So I go through the correct door and give my passport and the yellow slip to the officer at the desk, who inspects the passport and slip and tells me to have a seat in one of the chairs along the wall. I ask him if I can have my passport back, and he says, "no." I inform him that the U.S. Government instructions say never to let your passport out of your control, to which he retorted, "We are the U.S. Government." A good comeback, I guess, but generating clever comebacks is not what I view as the primary role of federal law enforcement officials, particularly while they have me under detention.

At this point, I proceeded to sit in the seat nearest to the window so that I could (in theory) see what the officers outside were doing to my car. In reality, it was very bright inside the office and very dark outside, so I couldn't actually see much of anything. While I was sitting there, the officer behind the desk went through another line of questioning that started out very similar to the questions asked by the lady at the gate but which became even more repetitive, and included the following:

Officer: So, what do you do for a living?

Me: I'm a student at the University of Michigan.

Officer: Where do you go to school?

Me: At the University of Michigan in Ann Arbor, in the College of Engineering.

Officer: What do you study there?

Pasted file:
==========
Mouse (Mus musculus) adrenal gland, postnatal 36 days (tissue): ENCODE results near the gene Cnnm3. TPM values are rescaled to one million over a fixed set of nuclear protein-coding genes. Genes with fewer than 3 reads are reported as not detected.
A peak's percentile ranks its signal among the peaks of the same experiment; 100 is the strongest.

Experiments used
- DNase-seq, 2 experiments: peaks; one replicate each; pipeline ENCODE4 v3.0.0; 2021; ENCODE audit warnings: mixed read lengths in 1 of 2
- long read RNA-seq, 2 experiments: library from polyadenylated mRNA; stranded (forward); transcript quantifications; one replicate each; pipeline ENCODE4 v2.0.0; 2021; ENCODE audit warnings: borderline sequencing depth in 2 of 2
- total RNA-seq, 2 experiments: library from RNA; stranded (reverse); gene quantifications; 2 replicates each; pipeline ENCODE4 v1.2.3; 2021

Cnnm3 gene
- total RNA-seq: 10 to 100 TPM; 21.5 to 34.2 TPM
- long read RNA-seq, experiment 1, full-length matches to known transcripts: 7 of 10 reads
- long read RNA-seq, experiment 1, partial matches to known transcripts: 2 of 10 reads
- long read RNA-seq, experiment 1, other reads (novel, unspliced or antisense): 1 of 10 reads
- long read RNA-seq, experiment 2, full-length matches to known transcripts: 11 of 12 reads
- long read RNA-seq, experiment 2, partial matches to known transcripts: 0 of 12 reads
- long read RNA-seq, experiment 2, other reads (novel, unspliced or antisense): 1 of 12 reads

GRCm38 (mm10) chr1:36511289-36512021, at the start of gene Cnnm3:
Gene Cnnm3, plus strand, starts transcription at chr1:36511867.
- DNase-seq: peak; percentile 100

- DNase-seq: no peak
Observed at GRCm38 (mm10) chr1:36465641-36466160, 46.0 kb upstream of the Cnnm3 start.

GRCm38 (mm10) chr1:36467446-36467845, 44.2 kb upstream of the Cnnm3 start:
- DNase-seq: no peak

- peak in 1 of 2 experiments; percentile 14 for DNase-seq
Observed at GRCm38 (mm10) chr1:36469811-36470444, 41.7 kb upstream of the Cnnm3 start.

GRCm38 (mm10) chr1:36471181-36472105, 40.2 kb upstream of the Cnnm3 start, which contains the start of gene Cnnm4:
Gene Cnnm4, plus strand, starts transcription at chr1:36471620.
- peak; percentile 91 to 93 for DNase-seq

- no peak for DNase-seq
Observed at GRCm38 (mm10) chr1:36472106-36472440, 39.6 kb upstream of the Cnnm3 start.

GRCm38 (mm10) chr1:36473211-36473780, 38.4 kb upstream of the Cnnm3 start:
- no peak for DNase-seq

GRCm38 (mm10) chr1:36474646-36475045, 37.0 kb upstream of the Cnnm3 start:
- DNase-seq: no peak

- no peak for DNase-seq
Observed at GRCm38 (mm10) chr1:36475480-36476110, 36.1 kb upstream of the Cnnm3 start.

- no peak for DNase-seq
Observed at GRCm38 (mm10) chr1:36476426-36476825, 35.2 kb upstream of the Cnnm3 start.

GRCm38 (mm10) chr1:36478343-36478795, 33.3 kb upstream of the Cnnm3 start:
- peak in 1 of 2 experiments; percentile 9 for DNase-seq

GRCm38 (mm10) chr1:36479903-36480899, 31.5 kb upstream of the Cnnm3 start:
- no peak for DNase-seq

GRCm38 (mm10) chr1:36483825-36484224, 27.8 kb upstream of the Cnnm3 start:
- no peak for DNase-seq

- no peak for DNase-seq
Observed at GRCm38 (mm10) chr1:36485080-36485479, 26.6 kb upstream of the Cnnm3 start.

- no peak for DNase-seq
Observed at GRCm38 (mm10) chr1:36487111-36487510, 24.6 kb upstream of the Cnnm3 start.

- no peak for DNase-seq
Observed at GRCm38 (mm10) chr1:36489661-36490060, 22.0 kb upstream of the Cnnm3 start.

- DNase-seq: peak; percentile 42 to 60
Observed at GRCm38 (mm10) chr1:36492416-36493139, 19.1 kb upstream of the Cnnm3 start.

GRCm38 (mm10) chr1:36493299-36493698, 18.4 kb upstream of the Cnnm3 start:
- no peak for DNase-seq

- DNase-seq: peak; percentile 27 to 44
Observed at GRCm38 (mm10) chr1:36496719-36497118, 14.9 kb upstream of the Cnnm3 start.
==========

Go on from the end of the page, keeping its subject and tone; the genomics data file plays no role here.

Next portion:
Me: Computer Science/Engineering

Officer: And what school or college is that in?

Me: The College of Engineering.

Officer: And what are you majoring in?

Me: Computer Science/Engineering.

Officer: Your minor?

Me: I'm not minoring in anything.

Officer: You don't have to choose a minor?

Me: No.

Officer: So you don't have a minor?

Me: No.

Officer: And your major is Computer Science?

Me: Yes, Computer Science through the College of Engineering.

After I had sat there for about fifteen minutes, one of the officers who had been searching my car (in fact it was the rather ill-mannered officer who had previously been "helping" me park my car) came inside and (after repeating most of the questions that I had been previously asked by the first officer at the gate and the officer behind the desk) asked:

Sir, I'm going to have to ask you: What's all this electronic stuff in your trunk?

"Electronic stuff in your trunk" is not a very detailed description, but I thought that he was probably referring to the inverter that I have connected in my trunk. The inverter does have red and black wires sticking out of it, and an orange extension cord plugged into it, which run to other parts of the car, so it seemed like a reasonable thing of which to be suspicious. The inverter is connected to the car's cigarette lighter, and it converts the 12 Volt DC used by the car's electrical system to 115 Volt AC usable by household appliances. I typically use this to power a computer which I then hook up to the car's stereo so that I can listen to music stored on the computer's hard drive. Therefore, I answered:

Oh, the inverter? Yeah, that hooks up to the cigarette lighter and converts the car's power to household AC power so that you can plug a regular household appliance into it. I mostly use it to power my laptop so that I can hook it up to the car's stereo and listen to music from it when I am travelling. Sometimes, I also charge my cell phone from it.

Evidently this answer did not satisfy Mr. Border Patrol's curiosity, so he proceeded with the following line of questioning:

Border Patrol (BP): So all that is so you can listen to music?